A court ruling six years helped kill off the traditional overdraft. In its place came invoice finance
Ever since it first hit Britain’s shores in the 1960s invoice finance, and its subset factoring, have been regarded slightly sniffily by many in the business world who consider them to be sources of lending of last resort, used only by companies in turnaround situations or without a good enough credit rating to get a proper overdraft.
A court case (Brumark Investments, Agnew v IRC) that originated in New Zealand and was finally ruled upon by the Privy Council in 2001 saw the writing appear on the wall for this position. And the 2005 House of Lords (now Supreme Court) ruling in the case of National Westminster Bank v Spectrum Plus confirmed that, effectively, a bank could no longer take a fixed charge over a company’s debtor book as security for traditional lending.
This increased the risk of securing an overdraft against non-fixed assets to a level deemed intolerable by many banks – a position that has been exacerbated by the credit crisis and increasing capital adequacy requirements imposed by the Basel banking accords.
So, while we’re no apologists for the banks, the simple fact is that asset-based – and specifically invoice-backed – lending is here to stay as a mainstream source of working capital because, without a change in the law, banks basically can’t take the security they require to back most business overdrafts.
Invoice finance falls into two broad categories: factoring and invoice discounting. If you opt for factoring then you effectively hand over your debtor book to the finance provider, who takes over the credit control function for those invoices. You are paid a percentage (these days usually up to 85 or 90 per cent) of the invoices upfront and the remainder, minus the factor’s fee, upon collection.
This can be a good option if you don’t have the resources to carry out credit control in-house but is more expensive than invoice discounting (typically from 0.5 to two or three per cent of financed turnover as opposed to from 0.2 to one per cent for most discounters, plus a service charge and interest of between one and 3.5 per cent over the base rate).
The historical stigma surrounding factoring has also put some people off and we have in the past heard from businesses that were worried that overly aggressive credit controllers employed by some factors might alienate their customers.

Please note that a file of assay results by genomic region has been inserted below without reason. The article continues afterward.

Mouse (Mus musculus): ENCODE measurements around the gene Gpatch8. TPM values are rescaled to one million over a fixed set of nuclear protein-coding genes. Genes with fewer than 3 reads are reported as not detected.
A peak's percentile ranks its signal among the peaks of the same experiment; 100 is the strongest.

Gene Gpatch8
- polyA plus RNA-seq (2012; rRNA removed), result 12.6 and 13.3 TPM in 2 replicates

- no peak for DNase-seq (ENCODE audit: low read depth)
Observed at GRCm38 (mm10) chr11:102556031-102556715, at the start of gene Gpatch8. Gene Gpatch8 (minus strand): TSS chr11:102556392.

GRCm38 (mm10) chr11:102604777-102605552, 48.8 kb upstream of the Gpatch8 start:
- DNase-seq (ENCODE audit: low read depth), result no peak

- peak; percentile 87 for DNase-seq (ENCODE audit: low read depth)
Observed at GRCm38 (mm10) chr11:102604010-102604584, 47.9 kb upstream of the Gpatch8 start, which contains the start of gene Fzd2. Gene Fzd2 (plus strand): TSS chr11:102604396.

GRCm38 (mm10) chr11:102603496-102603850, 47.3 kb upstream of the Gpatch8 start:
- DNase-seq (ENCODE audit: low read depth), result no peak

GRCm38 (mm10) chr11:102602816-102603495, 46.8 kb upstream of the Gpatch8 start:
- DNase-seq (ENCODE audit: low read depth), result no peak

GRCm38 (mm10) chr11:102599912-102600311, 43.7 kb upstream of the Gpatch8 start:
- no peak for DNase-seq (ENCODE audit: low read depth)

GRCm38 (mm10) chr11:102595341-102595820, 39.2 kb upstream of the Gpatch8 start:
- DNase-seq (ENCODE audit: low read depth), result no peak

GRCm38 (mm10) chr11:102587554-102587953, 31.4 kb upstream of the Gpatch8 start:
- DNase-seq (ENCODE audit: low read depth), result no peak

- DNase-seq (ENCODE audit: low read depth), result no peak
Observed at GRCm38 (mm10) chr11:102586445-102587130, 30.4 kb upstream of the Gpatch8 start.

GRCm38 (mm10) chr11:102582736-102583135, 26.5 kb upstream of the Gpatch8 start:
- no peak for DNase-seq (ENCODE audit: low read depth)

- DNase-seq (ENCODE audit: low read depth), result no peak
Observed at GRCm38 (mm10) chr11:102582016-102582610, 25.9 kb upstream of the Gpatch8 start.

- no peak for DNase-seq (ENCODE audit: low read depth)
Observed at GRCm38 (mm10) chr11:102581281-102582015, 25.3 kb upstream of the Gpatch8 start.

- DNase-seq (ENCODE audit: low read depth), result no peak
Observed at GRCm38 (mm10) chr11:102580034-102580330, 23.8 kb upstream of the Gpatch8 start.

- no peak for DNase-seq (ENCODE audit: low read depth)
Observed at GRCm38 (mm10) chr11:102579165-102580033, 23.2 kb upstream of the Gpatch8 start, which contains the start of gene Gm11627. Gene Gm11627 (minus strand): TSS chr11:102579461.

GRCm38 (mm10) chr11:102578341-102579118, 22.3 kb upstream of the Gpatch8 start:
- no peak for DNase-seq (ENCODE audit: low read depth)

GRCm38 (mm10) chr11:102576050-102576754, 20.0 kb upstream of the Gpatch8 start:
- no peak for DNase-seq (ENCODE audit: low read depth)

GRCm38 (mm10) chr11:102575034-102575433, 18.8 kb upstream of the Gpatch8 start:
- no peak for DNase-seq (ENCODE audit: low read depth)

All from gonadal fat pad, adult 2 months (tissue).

Invoice discounting facilities are provided on either a disclosed (ie your clients know about it) or a confidential basis. In either case the customer receives their money on the same basis as via a factor but, in this case, retains responsibility for collecting the money and remitting what is owed back to the finance provider.
The major high street banks all offer invoice finance facilities but there is also a growing independent sector. In general the independents claim to be able to offer better terms because each of their account managers will handle fewer clients than those employed by the banks – meaning that decisions as to whether to offer a facility and at what level can be based on actual knowledge of the individual business rather than making a seemingly arbitrary decision based on a bank’s existing exposure to a geographical area or industry sector.
That said, a glance at the banks’ and independents’ staff-to-client ratios doesn’t reveal any real pattern – but we have heard anecdotally that, at the due diligence stage, invoice financiers attached to banks can take a bit of a “computer says ‘no'” attitude to any practices that whilst perfectly legal, and indeed common, aren’t strictly orthodox.
Last year the total amount advanced by invoice financiers in the UK grew, according to the Asset Based Finance Association, by eight per cent compared to the previous year, to £14.968bn. This is still a way down on 2008’s peak of £16.978bn but is, at least, heading in the right direction.
By comparison overall lending by the high street banks to non-financial companies continued to fall during the same period. These figures give credence to those who argue that falls in bank lending are not so much down to lack of demand per se as to lack of demand for facilities for which businesses know their applications will be turned down.
Given that invoice finance has now hit the mainstream, have the uses to which it is being put expanded beyond its traditional role as a cashflow-smoothing tool?
Austin Thorp, managing director for the North at invoice discounter and factor Ultimate Finance, says that clients are using the cashflow freed up by invoice finance to fund new projects or to secure better credit terms but that he doesn’t believe this is particularly novel, and that products such as his remain basically sources of working capital.
“However clients might be coming to us with debts that weren’t factorable before,” he says. These can include exports – though with Ultimate, as with all its competitors, the lender “prefers” any international invoices to be backed by credit insurance.
Invoice finance isn’t a panacea and most people would still probably prefer an overdraft if they could get one – although the pricing differentials are now not so pronounced. But for now it’s pretty much the only game in town and we wouldn’t be surprised if, even when they are feeling flush again, the banks didn’t decide that this should remain the case for the foreseeable future.